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They visited the Town Hall where my office was situated and we invited them to join us at a civic reception. Here they all are with my two guest contributors Nqobile and Mandisi right in the centre looking rather like the King and Queen on their thrones. I can tell it must have been raining as my hair is frizzy but it brings back so many memories to see them here with the guys with Learning Disability who accommodated them and helped me with the programme. My colleague Doug is in the photo, as are other members of our Aberdeen Bulawayo Trust which Doug administered. The group from left to right are Thandiwe, Lynda Fincham, Umpumelelo, Mandisi, Nqobile, Leanne, and Rosemary Drayton.

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Nqobile was born had severe cerebral palsy but he was one of the most determined young people I had ever met. There had been few expectations of him when he was born but they hadn’t counted on the sheer force of motivation in him as he grew up. I could tell he was a highly intelligent young man but that people’s assumptions regarding his difficulties with speech and so forth, somehow blinded them to this fact. I found communication with Nqobile very easy right from the start. I took on a challenge to find a way to get him some training in a specialist college. He was and still is the only African ever to get a place at Beaumont College in Lancashire. It took a lot of negotiation but together, we did it. Thanks to the seed of an idea planted after talking to Dominic Makuvachuma from Mind, also from Zimbabwe, I managed to track Nqobile down via Linked in so I am now able to give you Nqobile’s thoughts and reflections on the impact that visit had on him:

Over to you, my Zimbabwean younger brother:

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No Mountain too high!!                                                                                                                                                                                                                                         
The success story of a young man privileged to live with cerebral palsy.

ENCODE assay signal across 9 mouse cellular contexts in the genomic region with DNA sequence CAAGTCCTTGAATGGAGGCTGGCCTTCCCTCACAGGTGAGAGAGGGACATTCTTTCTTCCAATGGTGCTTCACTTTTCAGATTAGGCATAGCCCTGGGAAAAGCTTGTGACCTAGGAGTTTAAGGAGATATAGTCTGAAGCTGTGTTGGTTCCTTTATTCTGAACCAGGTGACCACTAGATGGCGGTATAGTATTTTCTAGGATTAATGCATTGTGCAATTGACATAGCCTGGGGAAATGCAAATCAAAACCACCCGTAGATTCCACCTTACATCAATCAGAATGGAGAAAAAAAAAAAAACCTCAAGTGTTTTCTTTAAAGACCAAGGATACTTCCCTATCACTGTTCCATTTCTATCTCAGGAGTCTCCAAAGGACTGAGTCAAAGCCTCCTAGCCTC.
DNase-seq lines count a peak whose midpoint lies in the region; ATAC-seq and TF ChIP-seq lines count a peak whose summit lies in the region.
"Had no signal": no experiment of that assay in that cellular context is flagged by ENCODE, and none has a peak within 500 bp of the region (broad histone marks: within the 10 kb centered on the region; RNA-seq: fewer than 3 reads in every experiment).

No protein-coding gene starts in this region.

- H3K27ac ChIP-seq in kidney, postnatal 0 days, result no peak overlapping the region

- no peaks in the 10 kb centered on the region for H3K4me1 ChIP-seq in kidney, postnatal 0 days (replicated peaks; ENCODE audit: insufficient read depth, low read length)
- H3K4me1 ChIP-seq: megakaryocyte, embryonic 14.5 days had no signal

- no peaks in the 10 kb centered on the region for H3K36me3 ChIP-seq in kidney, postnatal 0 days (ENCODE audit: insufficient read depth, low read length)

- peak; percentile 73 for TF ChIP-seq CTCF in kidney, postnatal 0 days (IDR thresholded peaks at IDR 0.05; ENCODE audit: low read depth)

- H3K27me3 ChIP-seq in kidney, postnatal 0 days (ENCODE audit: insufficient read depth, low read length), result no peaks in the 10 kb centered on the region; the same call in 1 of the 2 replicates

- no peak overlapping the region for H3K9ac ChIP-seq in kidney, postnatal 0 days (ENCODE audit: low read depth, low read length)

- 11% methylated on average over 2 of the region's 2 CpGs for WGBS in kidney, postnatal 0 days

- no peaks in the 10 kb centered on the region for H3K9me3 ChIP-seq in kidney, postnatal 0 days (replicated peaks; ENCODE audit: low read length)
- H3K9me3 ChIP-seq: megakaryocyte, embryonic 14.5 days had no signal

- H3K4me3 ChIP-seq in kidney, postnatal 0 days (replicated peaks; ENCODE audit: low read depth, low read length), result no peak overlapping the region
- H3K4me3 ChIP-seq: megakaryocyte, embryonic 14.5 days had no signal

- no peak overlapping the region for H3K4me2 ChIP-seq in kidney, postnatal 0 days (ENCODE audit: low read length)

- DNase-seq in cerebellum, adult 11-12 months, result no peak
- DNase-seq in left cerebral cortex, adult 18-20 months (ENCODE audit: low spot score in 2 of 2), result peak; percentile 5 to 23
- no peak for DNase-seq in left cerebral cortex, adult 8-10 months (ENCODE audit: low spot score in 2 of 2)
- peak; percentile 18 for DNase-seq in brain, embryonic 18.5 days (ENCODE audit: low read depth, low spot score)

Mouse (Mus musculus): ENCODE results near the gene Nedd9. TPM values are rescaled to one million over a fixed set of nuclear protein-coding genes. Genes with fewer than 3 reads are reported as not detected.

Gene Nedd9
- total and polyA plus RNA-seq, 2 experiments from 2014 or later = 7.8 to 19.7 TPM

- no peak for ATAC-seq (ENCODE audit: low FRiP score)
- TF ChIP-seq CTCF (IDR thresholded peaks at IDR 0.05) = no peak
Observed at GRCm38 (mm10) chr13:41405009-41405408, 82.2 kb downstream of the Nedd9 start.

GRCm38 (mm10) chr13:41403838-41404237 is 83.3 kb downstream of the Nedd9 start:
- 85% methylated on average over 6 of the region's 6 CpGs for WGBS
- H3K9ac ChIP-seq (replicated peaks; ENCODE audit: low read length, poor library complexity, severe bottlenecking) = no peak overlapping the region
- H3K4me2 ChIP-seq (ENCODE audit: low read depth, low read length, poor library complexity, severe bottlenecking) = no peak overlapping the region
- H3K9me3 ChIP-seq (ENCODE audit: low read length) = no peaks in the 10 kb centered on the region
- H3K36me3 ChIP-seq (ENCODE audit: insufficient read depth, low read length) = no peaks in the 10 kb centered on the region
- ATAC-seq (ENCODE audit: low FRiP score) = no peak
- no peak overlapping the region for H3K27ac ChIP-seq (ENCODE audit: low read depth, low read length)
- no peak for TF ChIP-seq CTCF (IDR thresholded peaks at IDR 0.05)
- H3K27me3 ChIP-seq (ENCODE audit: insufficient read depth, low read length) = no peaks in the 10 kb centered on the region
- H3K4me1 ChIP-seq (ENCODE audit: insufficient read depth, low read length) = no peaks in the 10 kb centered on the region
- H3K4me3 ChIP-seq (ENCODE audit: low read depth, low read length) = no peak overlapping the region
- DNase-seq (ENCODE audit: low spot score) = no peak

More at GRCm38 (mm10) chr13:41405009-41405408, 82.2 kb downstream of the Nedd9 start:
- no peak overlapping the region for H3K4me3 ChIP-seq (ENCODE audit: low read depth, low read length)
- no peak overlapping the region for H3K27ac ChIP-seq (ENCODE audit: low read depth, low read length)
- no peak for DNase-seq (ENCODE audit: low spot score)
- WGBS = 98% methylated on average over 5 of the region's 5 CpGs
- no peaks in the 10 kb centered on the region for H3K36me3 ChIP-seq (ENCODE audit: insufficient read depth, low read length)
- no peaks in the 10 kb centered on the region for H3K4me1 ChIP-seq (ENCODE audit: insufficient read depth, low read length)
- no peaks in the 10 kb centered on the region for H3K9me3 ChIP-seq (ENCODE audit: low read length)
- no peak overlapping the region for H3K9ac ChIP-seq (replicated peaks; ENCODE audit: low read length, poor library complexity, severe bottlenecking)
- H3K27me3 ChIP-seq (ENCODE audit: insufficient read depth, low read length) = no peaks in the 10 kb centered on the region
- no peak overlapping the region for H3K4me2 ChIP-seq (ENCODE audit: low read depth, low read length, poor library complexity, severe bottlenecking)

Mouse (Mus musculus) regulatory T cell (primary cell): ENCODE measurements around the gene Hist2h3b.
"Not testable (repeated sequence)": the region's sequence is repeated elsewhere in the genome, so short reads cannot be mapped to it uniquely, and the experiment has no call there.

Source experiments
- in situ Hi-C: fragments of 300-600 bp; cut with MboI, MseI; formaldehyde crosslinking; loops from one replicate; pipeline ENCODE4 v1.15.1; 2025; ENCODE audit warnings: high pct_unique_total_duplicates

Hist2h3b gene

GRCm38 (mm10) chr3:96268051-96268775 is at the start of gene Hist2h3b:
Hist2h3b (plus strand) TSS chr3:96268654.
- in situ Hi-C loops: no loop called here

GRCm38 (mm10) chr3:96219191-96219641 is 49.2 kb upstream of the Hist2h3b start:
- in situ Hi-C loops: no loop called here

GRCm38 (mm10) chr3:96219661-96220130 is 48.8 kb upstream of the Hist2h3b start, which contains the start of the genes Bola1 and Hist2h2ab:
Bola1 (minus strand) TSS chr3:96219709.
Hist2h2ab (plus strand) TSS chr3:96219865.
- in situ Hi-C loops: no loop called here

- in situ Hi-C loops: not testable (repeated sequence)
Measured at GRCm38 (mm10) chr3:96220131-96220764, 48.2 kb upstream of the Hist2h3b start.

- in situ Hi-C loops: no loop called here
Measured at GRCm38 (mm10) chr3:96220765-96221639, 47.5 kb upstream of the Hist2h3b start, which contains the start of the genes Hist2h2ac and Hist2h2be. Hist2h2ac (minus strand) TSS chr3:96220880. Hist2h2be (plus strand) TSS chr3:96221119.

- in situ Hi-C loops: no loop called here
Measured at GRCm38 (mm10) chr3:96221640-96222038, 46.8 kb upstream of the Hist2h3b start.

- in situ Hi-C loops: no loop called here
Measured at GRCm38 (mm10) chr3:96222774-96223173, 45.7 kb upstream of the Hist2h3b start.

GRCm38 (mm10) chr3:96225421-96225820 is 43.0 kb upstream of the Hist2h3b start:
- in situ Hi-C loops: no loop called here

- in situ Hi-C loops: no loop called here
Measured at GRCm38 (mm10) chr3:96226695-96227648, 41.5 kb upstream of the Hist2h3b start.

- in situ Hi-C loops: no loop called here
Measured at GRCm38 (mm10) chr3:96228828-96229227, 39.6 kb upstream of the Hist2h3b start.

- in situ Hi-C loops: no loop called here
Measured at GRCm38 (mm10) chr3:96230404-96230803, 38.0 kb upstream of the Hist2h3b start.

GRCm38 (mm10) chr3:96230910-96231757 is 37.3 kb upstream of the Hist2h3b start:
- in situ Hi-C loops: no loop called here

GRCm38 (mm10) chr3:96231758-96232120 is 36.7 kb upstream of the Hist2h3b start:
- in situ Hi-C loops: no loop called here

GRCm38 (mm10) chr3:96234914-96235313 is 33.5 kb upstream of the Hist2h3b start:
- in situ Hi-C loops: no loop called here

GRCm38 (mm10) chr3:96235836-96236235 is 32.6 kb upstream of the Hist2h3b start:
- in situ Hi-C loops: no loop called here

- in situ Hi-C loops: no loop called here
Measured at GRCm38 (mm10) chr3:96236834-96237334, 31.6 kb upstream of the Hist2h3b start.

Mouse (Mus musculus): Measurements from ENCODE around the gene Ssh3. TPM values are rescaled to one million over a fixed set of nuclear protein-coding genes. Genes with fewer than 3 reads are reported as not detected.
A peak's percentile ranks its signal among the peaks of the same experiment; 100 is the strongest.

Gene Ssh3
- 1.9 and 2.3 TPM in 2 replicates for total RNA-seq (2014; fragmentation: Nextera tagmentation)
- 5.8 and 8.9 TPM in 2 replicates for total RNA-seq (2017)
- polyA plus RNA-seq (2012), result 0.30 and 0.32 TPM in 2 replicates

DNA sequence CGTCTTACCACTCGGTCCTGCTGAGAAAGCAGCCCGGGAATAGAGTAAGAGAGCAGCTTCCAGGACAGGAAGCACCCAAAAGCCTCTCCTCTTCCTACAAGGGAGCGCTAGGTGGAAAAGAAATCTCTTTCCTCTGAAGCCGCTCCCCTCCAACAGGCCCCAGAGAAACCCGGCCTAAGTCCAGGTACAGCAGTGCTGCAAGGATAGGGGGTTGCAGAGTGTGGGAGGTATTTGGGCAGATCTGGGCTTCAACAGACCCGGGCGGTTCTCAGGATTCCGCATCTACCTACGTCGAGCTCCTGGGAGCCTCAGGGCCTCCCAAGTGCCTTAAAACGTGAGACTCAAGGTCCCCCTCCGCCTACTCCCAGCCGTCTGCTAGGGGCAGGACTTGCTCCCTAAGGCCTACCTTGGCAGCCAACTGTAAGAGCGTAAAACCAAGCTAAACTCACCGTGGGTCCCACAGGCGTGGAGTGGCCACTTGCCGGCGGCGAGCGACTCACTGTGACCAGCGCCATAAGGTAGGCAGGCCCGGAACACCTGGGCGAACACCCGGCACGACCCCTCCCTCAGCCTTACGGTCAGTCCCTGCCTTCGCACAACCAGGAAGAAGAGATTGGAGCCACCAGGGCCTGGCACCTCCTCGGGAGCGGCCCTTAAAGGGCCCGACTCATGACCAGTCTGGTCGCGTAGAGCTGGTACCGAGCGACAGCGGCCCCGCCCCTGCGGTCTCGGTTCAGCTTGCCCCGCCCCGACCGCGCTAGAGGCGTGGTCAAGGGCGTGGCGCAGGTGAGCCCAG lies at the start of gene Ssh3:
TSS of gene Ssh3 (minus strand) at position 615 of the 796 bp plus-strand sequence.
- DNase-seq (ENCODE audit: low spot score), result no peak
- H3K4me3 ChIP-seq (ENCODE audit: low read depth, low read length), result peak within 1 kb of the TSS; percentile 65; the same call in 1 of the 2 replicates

Before I left school in 1993, I was chosen to be one of six pupils to be part of the Calvert Trust Tour to England, Scotland and Devon, for three weeks. We participated in a range of sporting activities designed for people with disabilities. We also visited Bulawayo’s twin city Aberdeen and Number 10 Downing Street. Aberdeen City Council welcomed us by a reception and tour around the city with other young people with disabilities. And we were met by the wife of the former British Prime Minister John Major, behind the world’s famous door.

While I was in Aberdeen God opened an opportunity for me to have a chat with the twinning officer and I shared my vision of pursuing I.T. at Beaumont College and she expressed her interest to try to assist me to help me. I have learnt that when God puts a vision in a person He provides the right people to help to achieve it. After three months when I got back home, after three years of attempting to be enrolled at college and seeking for financial assistant, God used Miss Alison Cameron to negotiate with college authorities and College agreed. And the college offered a short course for three months and tuition fees came down from 25 000 to 4,200 pounds just for me.                                                                                  
Upon my return to Bulawayo in May 1996 I worked for the City Council of Bulawayo on a 2 year contract in human resources section as clerical assistance and assisting in training staff to use PCs. From 2001 to 2004, I started a printing business; I designed business cards, letterheads etc. from 2004 to date, I have been doing digital photos slide shows using Proshow Producer, sophisticated video editing program which allows editing video and mixing photos with sound track, all in many different formats.                                                      
It was interesting to share with other young people from Aberdeen their experiences.

Nqobile

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I am so proud of Nqobile. He has things he wants to achieve. He now lives independently, but I know he’d love to be able to drive. He has already had one lesson. If anyone can do it, he can. He does motivational speeches throughout Southern Africa. I am delighted I played a very small part in his journey.